Holly Ridge Cemetery in Holly Ridge, MS
Though the first project of the Mt. Zion Memorial Fund was to pay off the debts of Mt. Zion M.B. Church outside Morgan City and erect a cenotaph (memorial for someone buried elsewhere) in honor of Robert Johnson near the highway, Henderson shared his passion for the power and intensity of Charley Patton with Fogerty, who was amazed. The second project, therefore, was to erect a memorial in his honor. Patton’s niece, Bessie Turner, offered perhaps the most detailed recollection of his death on the morning of April 28, 1934 and his burial at Longswitch Cemetery, less than a mile from his last home at Holly Ridge:
“[He had] said, ‘Carry me right away from this house to the church and from the church to the cemetery.’ He died that Saturday, and we buried him that Sunday, ‘cause he didn’t want to go to a undertaker. That Saturday night they had a big wake for him. A lot of his boys who sang with him was right there too. I’ll never forget the last song they sung, ‘I’ll Meet You in the Sweet Bye and Bye.’ They sung that so pretty and played the music, you know. Couldn’t nobody cry. Everybody was just thinking how a person could change around right quick, you know. Changed right quick and then preached Revelation, the thirteenth chapter of Revelation. It says, ‘Let your light shine that men may see your good work and glorify our Father which art in heaven.’ I’ll never forget it. He said, ‘Did you hear that? My light been shining on each side. I let it shine for the young; I let it shine for the old.’ Said, ‘Count my Christian records and count my swinging records. Just count ‘em. They even!’ And you know he was just smiling, just tickled to death. Looked like he was happy when he was going.”
Patton’s unmarked grave was also adjacent to a large mass of garbage. The massive cotton press and other machines used in the nearby cotton gin apparently required that part of the cemetery–specifically the unmarked grave of Charley Patton–become a trash dump. “I am not ashamed to admit I cried,” Henderson revealed, “Here was a man who served as a mentor to the great bluesman Robert Johnson and his grave was about twenty yards from a garbage dump. He deserved more respect than that.” It was this moment, perhaps more than any other during his time in Mississippi, which came to define the larger mission of the organization:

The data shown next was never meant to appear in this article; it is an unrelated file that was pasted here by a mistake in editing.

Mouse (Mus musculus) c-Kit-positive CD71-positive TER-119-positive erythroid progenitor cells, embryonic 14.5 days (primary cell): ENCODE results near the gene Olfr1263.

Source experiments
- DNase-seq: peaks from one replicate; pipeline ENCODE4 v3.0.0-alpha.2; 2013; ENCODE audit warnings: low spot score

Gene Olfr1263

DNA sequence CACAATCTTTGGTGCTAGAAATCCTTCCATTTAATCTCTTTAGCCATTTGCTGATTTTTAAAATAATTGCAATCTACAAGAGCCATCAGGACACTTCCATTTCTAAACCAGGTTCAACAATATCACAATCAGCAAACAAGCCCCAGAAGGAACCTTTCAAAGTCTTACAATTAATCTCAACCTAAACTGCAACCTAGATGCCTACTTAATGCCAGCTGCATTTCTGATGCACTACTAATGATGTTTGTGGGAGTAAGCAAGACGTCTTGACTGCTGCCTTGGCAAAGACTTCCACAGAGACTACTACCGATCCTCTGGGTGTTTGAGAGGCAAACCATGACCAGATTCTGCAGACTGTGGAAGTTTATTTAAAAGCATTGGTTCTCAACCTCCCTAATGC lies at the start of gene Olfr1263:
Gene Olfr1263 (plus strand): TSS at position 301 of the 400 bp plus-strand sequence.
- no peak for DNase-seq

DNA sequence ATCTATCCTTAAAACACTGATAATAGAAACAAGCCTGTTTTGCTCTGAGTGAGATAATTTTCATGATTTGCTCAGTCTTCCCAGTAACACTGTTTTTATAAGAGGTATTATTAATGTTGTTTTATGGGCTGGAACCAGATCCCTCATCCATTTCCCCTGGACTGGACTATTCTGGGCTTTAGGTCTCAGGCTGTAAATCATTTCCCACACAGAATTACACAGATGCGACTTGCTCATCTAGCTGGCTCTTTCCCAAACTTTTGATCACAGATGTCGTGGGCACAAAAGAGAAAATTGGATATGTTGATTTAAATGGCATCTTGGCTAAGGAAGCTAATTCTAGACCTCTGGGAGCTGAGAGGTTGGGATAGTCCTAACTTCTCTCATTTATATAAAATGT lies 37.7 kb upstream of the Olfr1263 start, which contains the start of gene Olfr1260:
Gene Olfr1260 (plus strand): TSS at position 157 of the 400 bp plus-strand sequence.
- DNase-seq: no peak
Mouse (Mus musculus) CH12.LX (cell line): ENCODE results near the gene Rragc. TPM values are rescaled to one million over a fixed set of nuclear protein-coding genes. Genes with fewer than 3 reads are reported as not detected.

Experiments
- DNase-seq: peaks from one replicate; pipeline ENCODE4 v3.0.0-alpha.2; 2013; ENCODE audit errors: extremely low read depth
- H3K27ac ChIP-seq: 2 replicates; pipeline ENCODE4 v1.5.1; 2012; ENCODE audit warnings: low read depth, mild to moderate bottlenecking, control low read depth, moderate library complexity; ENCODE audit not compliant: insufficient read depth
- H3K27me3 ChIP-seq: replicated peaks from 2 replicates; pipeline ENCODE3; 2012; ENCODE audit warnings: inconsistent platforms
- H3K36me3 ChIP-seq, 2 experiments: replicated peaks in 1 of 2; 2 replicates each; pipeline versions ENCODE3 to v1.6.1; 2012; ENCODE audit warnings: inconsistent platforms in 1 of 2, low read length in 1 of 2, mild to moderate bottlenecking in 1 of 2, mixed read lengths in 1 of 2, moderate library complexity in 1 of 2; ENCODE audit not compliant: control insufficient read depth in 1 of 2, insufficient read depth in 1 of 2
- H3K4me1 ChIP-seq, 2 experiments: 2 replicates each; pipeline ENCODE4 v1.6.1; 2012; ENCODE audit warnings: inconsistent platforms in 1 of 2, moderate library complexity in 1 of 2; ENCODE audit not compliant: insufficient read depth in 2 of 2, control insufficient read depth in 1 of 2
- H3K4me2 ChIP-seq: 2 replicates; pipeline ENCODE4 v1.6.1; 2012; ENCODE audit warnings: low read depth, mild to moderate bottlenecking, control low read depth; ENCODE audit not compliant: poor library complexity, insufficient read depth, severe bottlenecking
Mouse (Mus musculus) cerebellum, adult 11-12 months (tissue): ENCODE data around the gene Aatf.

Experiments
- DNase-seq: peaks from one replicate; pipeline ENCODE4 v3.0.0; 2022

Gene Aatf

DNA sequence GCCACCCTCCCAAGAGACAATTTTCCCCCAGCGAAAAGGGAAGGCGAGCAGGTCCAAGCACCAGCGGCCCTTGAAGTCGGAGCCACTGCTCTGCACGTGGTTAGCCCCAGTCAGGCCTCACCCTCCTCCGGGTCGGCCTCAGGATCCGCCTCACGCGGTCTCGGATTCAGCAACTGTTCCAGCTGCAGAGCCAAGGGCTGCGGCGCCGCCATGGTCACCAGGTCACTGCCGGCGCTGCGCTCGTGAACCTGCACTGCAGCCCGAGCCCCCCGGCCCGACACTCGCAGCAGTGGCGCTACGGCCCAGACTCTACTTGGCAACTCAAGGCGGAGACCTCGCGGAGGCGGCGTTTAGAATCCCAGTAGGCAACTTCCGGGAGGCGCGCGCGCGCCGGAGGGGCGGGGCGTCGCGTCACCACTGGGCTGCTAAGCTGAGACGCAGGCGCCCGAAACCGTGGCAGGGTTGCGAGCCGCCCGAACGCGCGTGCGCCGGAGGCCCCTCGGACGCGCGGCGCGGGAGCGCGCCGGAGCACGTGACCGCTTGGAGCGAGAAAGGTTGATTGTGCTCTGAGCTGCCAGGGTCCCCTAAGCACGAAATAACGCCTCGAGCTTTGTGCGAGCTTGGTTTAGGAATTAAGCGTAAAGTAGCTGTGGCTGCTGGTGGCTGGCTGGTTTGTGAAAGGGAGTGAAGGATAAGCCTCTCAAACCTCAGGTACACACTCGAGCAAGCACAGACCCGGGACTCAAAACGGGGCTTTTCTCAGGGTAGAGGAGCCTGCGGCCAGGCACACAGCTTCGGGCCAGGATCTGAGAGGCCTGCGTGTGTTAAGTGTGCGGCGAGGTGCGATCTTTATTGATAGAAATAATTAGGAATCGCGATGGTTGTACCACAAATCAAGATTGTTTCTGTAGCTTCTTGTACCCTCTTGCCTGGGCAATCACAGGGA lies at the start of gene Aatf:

“Our work isn’t some hollow gesture to honor the blues. The music is very important, to be sure, but it’s only the soundtrack. The Mt. Zion Memorial Fund serves as a legal conduit to provide financial and technical support to black church communities and cemeteries in the Mississippi Delta. We save rural cemeteries by any means necessary–whether it’s erecting memorials to musicians, engaging legal remedies, or filling the vast silences in important historical landscapes. It’s about saving the soul of Mississippi.”
The underlying motive of erecting the grave marker was not only to raise awareness in Mississippi about the significance of Patton and the blues as the roots of contemporary popular music. Recognizing this burial ground and taking all subsequent steps to restore, preserve, and maintain abandoned African American cemeteries has been a way of repudiating, rejecting, and overcoming the residual manifestations of racism in America. The Mt. Zion Memorial Fund continues its work still today maintaining cemeteries and marking the graves of blues musicians in Mississippi. By seeking out endangered historical sites and installing “permanent” testaments to the significant achievements of African Americans, particularly in regards to the cultural impact on popular music, the monuments of the Mt. Zion Memorial Fund stand in bold contrast to other, more prominently displayed symbols of the Lost Cause.
To commission the stone, Henderson contacted the proprietor of the Greenville Monuments Company, Thorne Crosby IV, whose grandfather had once published the Greenville Times (later the Delta Democrat Times) a hundred years ago. Much like newspaper editor Hodding Carter, Crosby was “not a liberal but a Golden Ruler,” who eagerly assisted the commemoration effort by ordering the grave marker of arguably the most influential musician in American history. It features the cameo of Patton from his early recording days and an inscription: “The foremost performer of early Mississippi blues whose songs became cornerstones of American music.”
Skip Henderson told the crowd at his grave that Patton “roamed the Delta like a lion; a master guitarist and composer, a widely known celebrity sought after by wealthy landowners and sharecroppers alike, the most successful Delta recording star of his time.” The early 1990s developments, such as Indianola-native B.B. King opening a blues club on Beale Street in Memphis, struck a nerve inside Henderson. “Sixty years after Patton’s death,” he exclaimed, “I want to do anything I can do to bring the origin of the blues back to the Delta and away from the commercialization of Memphis and Beale Street.” “Don’t let anyone tell you that Memphis or Beale Street is where the blues began,” Henderson concluded. “It was right here in the middle of the Delta. This recognition for Charley Patton is long overdue. After all, he was the first blues star, and to many, he was the Shakespeare of the blues.”